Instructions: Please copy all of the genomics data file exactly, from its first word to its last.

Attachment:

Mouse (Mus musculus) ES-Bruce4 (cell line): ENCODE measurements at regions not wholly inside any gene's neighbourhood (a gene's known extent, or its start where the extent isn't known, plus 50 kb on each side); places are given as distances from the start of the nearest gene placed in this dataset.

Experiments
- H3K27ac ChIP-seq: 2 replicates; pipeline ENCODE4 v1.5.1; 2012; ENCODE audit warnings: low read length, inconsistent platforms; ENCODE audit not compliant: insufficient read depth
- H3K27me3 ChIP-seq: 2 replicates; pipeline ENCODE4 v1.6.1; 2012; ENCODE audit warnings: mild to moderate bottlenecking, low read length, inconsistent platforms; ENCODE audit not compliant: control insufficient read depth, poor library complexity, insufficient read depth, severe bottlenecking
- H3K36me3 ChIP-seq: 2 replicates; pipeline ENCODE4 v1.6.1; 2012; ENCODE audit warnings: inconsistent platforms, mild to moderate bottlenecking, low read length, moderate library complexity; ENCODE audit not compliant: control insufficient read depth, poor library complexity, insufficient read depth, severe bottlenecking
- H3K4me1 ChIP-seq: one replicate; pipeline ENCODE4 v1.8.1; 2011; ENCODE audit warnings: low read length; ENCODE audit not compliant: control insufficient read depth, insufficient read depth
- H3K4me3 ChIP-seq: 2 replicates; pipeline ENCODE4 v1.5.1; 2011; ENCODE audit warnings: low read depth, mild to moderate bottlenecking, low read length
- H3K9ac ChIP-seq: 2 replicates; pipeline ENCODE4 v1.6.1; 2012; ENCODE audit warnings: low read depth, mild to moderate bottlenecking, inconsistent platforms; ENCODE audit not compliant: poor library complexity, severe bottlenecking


Mouse (Mus musculus) ES-Bruce4 (cell line): ENCODE measurements at regions not wholly inside any gene's neighbourhood (a gene's known extent, or its start where the extent isn't known, plus 50 kb on each side); places are given as distances from the start of the nearest gene placed in this dataset.

Experiments
- H3K27ac ChIP-seq: 2 replicates; pipeline ENCODE4 v1.5.1; 2012; ENCODE audit warnings: low read length, inconsistent platforms; ENCODE audit not compliant: insufficient read depth
- H3K27me3 ChIP-seq: 2 replicates; pipeline ENCODE4 v1.6.1; 2012; ENCODE audit warnings: mild to moderate bottlenecking, low read length, inconsistent platforms; ENCODE audit not compliant: control insufficient read depth, poor library complexity, insufficient read depth, severe bottlenecking
- H3K36me3 ChIP-seq: 2 replicates; pipeline ENCODE4 v1.6.1; 2012; ENCODE audit warnings: inconsistent platforms, mild to moderate bottlenecking, low read length, moderate library complexity; ENCODE audit not compliant: control insufficient read depth, poor library complexity, insufficient read depth, severe bottlenecking
- H3K4me1 ChIP-seq: one replicate; pipeline ENCODE4 v1.8.1; 2011; ENCODE audit warnings: low read length; ENCODE audit not compliant: control insufficient read depth, insufficient read depth
- H3K4me3 ChIP-seq: 2 replicates; pipeline ENCODE4 v1.5.1; 2011; ENCODE audit warnings: low read depth, mild to moderate bottlenecking, low read length
- H3K9ac ChIP-seq: 2 replicates; pipeline ENCODE4 v1.6.1; 2012; ENCODE audit warnings: low read depth, mild to moderate bottlenecking, inconsistent platforms; ENCODE audit not compliant: poor library complexity, severe bottlenecking